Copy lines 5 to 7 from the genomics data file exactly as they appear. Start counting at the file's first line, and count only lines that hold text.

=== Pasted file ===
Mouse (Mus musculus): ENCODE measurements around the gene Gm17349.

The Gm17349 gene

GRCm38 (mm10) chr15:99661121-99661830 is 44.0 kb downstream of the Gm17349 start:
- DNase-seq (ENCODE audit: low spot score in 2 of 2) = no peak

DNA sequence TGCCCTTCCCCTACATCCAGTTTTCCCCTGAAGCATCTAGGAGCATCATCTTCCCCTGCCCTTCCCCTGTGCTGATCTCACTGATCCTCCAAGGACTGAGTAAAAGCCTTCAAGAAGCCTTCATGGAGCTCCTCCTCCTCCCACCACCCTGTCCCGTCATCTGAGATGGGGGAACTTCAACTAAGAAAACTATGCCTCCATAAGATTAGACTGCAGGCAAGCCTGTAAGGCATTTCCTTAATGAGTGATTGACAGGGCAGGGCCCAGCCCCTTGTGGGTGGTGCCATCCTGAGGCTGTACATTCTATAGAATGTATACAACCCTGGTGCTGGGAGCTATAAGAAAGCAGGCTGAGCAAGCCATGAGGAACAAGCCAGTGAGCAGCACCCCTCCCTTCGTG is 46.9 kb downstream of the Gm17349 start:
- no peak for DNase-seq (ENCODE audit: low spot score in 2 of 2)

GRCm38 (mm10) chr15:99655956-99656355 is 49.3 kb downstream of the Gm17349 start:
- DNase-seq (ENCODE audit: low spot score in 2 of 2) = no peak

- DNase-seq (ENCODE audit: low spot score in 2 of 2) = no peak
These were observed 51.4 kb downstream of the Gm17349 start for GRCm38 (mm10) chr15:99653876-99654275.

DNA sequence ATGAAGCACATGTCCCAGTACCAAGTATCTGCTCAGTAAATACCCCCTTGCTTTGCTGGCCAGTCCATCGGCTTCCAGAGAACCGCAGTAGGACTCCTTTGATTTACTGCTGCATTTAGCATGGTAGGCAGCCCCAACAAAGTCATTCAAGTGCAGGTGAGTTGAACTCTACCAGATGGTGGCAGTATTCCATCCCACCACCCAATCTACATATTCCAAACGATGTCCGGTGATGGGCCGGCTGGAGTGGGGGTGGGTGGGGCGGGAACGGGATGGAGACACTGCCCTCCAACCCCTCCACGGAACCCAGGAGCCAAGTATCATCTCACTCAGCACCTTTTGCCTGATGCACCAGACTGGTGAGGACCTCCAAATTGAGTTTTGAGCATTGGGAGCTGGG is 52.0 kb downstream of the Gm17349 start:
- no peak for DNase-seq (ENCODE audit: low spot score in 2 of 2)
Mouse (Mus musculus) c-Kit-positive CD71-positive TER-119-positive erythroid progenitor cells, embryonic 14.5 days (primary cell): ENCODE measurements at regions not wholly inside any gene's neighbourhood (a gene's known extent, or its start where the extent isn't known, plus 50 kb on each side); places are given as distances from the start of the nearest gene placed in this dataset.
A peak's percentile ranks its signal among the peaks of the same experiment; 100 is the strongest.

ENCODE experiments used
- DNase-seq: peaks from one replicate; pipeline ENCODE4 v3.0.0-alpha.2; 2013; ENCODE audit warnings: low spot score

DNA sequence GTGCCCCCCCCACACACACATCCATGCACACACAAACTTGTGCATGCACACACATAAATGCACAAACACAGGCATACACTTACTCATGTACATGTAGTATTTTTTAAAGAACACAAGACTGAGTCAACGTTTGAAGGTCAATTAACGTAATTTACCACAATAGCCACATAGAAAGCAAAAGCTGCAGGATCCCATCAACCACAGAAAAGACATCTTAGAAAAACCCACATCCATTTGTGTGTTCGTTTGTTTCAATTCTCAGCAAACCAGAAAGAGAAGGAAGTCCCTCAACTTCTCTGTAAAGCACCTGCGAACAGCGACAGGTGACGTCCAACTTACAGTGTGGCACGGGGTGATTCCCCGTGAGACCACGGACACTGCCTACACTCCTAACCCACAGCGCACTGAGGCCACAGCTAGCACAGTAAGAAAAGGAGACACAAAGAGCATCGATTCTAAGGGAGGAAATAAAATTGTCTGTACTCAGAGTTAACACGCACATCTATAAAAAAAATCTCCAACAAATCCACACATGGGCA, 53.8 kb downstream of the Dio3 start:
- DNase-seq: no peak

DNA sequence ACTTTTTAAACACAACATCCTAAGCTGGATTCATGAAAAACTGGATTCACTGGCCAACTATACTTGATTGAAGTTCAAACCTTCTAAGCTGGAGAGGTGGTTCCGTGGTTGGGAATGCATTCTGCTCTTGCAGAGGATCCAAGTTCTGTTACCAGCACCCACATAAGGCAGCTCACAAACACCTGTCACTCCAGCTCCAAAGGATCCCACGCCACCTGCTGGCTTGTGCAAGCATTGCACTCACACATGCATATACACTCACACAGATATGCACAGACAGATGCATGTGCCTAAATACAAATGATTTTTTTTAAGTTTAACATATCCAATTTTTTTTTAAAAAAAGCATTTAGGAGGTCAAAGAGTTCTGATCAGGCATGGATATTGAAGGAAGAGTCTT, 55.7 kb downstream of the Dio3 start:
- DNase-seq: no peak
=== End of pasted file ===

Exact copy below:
DNA sequence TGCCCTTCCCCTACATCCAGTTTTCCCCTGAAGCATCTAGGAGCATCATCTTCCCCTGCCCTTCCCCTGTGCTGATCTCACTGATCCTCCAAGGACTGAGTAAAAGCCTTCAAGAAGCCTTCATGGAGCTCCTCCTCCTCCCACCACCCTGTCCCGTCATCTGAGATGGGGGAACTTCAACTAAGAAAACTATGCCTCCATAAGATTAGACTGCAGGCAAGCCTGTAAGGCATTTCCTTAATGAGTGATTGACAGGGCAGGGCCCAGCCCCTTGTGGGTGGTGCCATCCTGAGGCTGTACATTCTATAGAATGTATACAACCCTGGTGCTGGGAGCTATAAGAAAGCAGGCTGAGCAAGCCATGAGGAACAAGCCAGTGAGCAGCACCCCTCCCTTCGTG is 46.9 kb downstream of the Gm17349 start:
- no peak for DNase-seq (ENCODE audit: low spot score in 2 of 2)

GRCm38 (mm10) chr15:99655956-99656355 is 49.3 kb downstream of the Gm17349 start: